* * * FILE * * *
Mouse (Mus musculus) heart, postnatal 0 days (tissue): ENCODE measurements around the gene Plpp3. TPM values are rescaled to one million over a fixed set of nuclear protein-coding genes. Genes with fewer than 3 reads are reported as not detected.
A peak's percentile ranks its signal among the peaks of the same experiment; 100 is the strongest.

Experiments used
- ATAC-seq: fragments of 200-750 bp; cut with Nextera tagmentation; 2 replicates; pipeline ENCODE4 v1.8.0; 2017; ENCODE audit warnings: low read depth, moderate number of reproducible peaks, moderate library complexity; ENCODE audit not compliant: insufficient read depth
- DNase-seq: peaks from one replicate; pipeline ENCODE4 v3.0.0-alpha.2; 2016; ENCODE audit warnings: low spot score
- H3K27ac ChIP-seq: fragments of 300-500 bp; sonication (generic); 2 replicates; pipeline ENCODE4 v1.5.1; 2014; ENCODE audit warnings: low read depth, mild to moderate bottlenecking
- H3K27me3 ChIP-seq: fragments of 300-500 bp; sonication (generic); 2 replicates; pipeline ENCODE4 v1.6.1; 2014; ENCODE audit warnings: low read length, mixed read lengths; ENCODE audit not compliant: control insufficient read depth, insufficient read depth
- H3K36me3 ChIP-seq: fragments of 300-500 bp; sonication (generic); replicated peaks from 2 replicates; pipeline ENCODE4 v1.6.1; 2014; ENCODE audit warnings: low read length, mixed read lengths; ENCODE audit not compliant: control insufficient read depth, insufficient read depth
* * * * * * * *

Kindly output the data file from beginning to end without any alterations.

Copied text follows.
Mouse (Mus musculus) heart, postnatal 0 days (tissue): ENCODE measurements around the gene Plpp3. TPM values are rescaled to one million over a fixed set of nuclear protein-coding genes. Genes with fewer than 3 reads are reported as not detected.
A peak's percentile ranks its signal among the peaks of the same experiment; 100 is the strongest.

Experiments used
- ATAC-seq: fragments of 200-750 bp; cut with Nextera tagmentation; 2 replicates; pipeline ENCODE4 v1.8.0; 2017; ENCODE audit warnings: low read depth, moderate number of reproducible peaks, moderate library complexity; ENCODE audit not compliant: insufficient read depth
- DNase-seq: peaks from one replicate; pipeline ENCODE4 v3.0.0-alpha.2; 2016; ENCODE audit warnings: low spot score
- H3K27ac ChIP-seq: fragments of 300-500 bp; sonication (generic); 2 replicates; pipeline ENCODE4 v1.5.1; 2014; ENCODE audit warnings: low read depth, mild to moderate bottlenecking
- H3K27me3 ChIP-seq: fragments of 300-500 bp; sonication (generic); 2 replicates; pipeline ENCODE4 v1.6.1; 2014; ENCODE audit warnings: low read length, mixed read lengths; ENCODE audit not compliant: control insufficient read depth, insufficient read depth
- H3K36me3 ChIP-seq: fragments of 300-500 bp; sonication (generic); replicated peaks from 2 replicates; pipeline ENCODE4 v1.6.1; 2014; ENCODE audit warnings: low read length, mixed read lengths; ENCODE audit not compliant: control insufficient read depth, insufficient read depth